Why Welsh? Why SSiW? What's your story?

Hi there. I love that Herefordshire is so close to Wales. Its a lovely county too. It always makes me feel happy when i haven’t been driving long and i see the first road sign saying Croeso I Gymru. I am on week 10 of my Welsh speaking journey and my brain aches but I’m loving it. I hope its going well for you.


What a wonderful story Elizabeth!!! Thank you so much for sharing and all the very best with your learning journey. You already have the best start, having a Welsh boyfriend and a passion for Wales. Looking forward to hearing about your progress! :slight_smile:

@robert-phelps @tim-32 @huwedavies57 @anne-cave all the very, very best with your learning journeys! I’m really looking forward to hearing about your progress! :slight_smile:

S’mae Catrin, Dw i newydd gweld y neges 'ma. Sori (note to self…catch up on the forum more regularly). Byddwn i’n hapus i chi ddefnyddio fy stori ar y we.

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Well, I suppose technically I ought to be learning Cornish is that is where a big chunk of my family comes from but I am very unlikely to come across that language regularly . Surprisingly, as I live in Gloucestershire, I have regularly encountered the welsh language - I have welsh speaking friends and colleagues and growing up I even used to hear it spoken in the street as there was a large number of people from north wales brought to the area in the 1950s to work in the local factories. Historically of course Welsh used to be the language of parts of west Glos up to 18th/19th century so some of my ancestors would probably have been welsh speakers anyway - very distant ancestors certainly would have been. I became fascinated by the language at a very early age (7?) when we used to holiday yearly at Towyn.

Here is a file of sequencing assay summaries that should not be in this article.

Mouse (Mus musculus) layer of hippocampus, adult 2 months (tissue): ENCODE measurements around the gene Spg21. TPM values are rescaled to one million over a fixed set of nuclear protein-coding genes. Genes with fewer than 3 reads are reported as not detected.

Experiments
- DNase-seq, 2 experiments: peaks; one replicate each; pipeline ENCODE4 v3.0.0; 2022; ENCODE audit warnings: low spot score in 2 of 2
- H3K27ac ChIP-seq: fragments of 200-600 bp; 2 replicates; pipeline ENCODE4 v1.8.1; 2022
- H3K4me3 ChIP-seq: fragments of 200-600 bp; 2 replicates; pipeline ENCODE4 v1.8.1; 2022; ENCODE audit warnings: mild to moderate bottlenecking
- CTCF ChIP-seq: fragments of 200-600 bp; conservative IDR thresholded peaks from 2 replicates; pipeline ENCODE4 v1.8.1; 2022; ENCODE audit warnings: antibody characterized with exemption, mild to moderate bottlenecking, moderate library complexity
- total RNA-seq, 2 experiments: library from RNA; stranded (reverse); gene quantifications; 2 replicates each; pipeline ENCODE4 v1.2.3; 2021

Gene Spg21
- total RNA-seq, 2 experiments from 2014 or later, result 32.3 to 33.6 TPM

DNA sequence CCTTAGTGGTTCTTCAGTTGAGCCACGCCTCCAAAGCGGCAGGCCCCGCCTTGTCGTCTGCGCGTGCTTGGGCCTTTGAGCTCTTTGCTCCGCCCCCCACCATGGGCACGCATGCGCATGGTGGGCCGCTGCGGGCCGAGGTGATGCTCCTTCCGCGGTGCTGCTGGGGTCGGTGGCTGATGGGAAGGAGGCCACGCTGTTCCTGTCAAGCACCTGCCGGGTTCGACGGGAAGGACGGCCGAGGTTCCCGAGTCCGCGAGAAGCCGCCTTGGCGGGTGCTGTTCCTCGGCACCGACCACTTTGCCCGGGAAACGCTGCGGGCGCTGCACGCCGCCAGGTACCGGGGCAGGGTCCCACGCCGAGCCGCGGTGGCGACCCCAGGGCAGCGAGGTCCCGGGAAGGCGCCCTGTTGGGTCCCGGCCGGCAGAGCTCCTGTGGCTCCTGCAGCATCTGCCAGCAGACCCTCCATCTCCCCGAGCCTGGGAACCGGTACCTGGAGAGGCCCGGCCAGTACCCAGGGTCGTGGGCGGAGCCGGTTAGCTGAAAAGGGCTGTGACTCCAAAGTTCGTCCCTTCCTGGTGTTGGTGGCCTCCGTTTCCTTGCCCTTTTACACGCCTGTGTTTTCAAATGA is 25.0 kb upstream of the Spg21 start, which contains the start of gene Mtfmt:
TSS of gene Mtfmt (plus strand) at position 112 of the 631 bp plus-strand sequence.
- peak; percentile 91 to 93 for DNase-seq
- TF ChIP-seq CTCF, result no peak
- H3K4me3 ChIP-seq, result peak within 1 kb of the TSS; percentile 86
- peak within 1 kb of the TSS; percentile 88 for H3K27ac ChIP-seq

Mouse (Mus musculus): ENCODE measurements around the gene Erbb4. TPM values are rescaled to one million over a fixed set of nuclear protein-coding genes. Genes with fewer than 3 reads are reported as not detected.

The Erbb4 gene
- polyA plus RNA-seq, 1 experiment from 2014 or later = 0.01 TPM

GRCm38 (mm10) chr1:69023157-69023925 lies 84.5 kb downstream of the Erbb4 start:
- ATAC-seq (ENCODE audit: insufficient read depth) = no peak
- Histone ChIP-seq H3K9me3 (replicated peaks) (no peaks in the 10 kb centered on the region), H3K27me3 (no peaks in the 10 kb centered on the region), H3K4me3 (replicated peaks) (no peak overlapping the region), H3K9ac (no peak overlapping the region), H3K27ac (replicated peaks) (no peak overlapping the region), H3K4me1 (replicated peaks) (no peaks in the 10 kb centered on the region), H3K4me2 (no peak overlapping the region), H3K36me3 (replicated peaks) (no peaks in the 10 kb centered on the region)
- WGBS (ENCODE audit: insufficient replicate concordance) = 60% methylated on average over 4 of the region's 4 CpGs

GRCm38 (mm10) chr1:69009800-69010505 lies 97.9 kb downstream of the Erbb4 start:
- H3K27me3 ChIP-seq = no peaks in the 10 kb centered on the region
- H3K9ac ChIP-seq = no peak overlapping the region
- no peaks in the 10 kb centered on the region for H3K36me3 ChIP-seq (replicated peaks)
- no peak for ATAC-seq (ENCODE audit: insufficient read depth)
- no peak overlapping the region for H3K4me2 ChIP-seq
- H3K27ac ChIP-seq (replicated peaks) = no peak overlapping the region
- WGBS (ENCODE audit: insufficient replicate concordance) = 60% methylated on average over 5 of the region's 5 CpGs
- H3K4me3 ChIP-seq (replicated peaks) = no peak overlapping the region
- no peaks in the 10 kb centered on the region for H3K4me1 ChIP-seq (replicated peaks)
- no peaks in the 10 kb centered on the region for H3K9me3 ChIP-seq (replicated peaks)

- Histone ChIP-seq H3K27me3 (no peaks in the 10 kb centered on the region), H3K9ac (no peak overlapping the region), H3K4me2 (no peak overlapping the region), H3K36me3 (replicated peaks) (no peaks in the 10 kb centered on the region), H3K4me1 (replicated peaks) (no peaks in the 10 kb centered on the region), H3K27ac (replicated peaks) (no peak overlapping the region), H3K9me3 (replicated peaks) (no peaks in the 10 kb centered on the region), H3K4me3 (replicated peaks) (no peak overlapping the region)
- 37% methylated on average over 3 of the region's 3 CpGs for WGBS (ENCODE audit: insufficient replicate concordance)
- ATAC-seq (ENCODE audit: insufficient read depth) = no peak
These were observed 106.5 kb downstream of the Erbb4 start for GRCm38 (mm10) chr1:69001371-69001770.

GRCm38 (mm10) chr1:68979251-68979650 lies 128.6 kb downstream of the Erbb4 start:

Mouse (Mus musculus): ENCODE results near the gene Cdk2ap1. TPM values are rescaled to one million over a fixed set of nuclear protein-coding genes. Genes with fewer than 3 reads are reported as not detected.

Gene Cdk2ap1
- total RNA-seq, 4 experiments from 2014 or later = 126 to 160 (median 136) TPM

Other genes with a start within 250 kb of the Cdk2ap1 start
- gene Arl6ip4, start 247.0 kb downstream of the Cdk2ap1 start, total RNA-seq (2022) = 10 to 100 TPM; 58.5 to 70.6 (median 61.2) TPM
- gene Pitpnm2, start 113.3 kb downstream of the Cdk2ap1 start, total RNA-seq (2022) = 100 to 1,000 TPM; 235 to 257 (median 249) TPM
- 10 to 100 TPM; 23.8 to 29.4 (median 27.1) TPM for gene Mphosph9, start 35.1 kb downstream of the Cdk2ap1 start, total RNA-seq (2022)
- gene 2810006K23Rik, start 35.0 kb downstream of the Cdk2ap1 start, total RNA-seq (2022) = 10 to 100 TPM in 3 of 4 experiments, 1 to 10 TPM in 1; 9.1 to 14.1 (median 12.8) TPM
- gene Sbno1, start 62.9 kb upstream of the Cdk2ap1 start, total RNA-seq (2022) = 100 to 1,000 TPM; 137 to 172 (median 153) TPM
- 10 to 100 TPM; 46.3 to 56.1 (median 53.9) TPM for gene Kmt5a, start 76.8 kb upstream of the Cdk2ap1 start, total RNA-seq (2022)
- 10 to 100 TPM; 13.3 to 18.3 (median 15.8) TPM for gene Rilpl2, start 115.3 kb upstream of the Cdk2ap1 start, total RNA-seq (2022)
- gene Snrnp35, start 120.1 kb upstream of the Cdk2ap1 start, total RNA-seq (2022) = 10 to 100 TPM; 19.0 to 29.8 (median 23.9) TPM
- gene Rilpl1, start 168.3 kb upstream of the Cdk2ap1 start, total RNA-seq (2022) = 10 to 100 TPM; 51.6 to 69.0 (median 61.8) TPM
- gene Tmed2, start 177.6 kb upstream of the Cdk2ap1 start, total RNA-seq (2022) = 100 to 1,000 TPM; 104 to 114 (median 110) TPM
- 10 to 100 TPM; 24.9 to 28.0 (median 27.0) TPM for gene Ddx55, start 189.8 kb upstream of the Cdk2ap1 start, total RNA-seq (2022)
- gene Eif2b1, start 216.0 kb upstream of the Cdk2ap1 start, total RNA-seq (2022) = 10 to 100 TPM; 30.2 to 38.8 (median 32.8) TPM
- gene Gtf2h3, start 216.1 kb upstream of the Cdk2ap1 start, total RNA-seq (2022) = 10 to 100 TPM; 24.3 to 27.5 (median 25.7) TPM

Bore da Catrin

I was born and raised in Northern Ontario in a small mining village. Both of my parents were immigrants to Canada. My mother came from the Ukraine and my father from Wales. My dad was, shall we say, an enthusiastic storyteller, and he used to say that as a boy (born in 1903) he was beaten at school for speaking Welsh and beaten at home for speaking English. To be honest, I’m not sure if he actually spoke Welsh or not, but I do remember him teaching me numbers from 1 to 10, and how to pronounce ‘ll’ properly.

I never really though of my father as having a Welsh accent when he spoke English. However, once upon a time, while hitchhiking in Tasmania, I was picked up and given a bed for the night by a man who sounded so much like my dad that it literally brought me to tears.

So, my motive for learning Welsh.

  1. To honour my father’s memory, and, yes, I will be learning Ukrainian too.
  2. We are going to Argentina soon and I hope that we can get down to Trelew, Gaiman, or Trevelen, to meet and talk with a Welsh speaking Argentinian.
  3. I love learning how languages work and Welsh is especially cool and different.

Shw mae! I’m originally from Penhow (I currently live in Kent). It’s been a lifelong ambition of mine to learn welsh as it’s a big part of my family history. I just hope I don’t butcher this beautiful language too much with my clumsy tongue! :smile: